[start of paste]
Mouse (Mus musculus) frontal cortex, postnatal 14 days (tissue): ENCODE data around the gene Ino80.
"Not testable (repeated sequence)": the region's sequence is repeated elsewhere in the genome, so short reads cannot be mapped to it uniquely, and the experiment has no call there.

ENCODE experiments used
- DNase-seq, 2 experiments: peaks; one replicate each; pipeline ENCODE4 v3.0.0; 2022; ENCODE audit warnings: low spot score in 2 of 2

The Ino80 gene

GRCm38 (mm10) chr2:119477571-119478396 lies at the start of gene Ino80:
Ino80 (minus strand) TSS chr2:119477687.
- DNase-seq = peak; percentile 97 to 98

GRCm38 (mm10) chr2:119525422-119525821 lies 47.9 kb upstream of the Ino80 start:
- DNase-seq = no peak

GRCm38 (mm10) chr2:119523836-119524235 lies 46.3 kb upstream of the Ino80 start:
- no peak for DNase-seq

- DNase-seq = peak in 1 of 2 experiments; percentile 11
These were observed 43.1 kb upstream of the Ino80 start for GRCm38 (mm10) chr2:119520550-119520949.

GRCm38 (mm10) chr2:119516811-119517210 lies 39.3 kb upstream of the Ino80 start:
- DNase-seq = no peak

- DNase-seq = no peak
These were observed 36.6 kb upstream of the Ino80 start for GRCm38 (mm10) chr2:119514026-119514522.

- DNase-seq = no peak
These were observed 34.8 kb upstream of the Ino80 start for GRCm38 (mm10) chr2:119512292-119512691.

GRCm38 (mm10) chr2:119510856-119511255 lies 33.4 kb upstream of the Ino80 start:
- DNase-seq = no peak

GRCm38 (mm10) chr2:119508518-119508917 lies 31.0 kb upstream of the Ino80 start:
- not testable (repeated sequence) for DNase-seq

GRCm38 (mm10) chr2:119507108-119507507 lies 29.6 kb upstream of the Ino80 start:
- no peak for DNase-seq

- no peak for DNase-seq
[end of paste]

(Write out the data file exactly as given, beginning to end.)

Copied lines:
Mouse (Mus musculus) frontal cortex, postnatal 14 days (tissue): ENCODE data around the gene Ino80.
"Not testable (repeated sequence)": the region's sequence is repeated elsewhere in the genome, so short reads cannot be mapped to it uniquely, and the experiment has no call there.

ENCODE experiments used
- DNase-seq, 2 experiments: peaks; one replicate each; pipeline ENCODE4 v3.0.0; 2022; ENCODE audit warnings: low spot score in 2 of 2

The Ino80 gene

GRCm38 (mm10) chr2:119477571-119478396 lies at the start of gene Ino80:
Ino80 (minus strand) TSS chr2:119477687.
- DNase-seq = peak; percentile 97 to 98

GRCm38 (mm10) chr2:119525422-119525821 lies 47.9 kb upstream of the Ino80 start:
- DNase-seq = no peak

GRCm38 (mm10) chr2:119523836-119524235 lies 46.3 kb upstream of the Ino80 start:
- no peak for DNase-seq

- DNase-seq = peak in 1 of 2 experiments; percentile 11
These were observed 43.1 kb upstream of the Ino80 start for GRCm38 (mm10) chr2:119520550-119520949.

GRCm38 (mm10) chr2:119516811-119517210 lies 39.3 kb upstream of the Ino80 start:
- DNase-seq = no peak

- DNase-seq = no peak
These were observed 36.6 kb upstream of the Ino80 start for GRCm38 (mm10) chr2:119514026-119514522.

- DNase-seq = no peak
These were observed 34.8 kb upstream of the Ino80 start for GRCm38 (mm10) chr2:119512292-119512691.

GRCm38 (mm10) chr2:119510856-119511255 lies 33.4 kb upstream of the Ino80 start:
- DNase-seq = no peak

GRCm38 (mm10) chr2:119508518-119508917 lies 31.0 kb upstream of the Ino80 start:
- not testable (repeated sequence) for DNase-seq

GRCm38 (mm10) chr2:119507108-119507507 lies 29.6 kb upstream of the Ino80 start:
- no peak for DNase-seq

- no peak for DNase-seq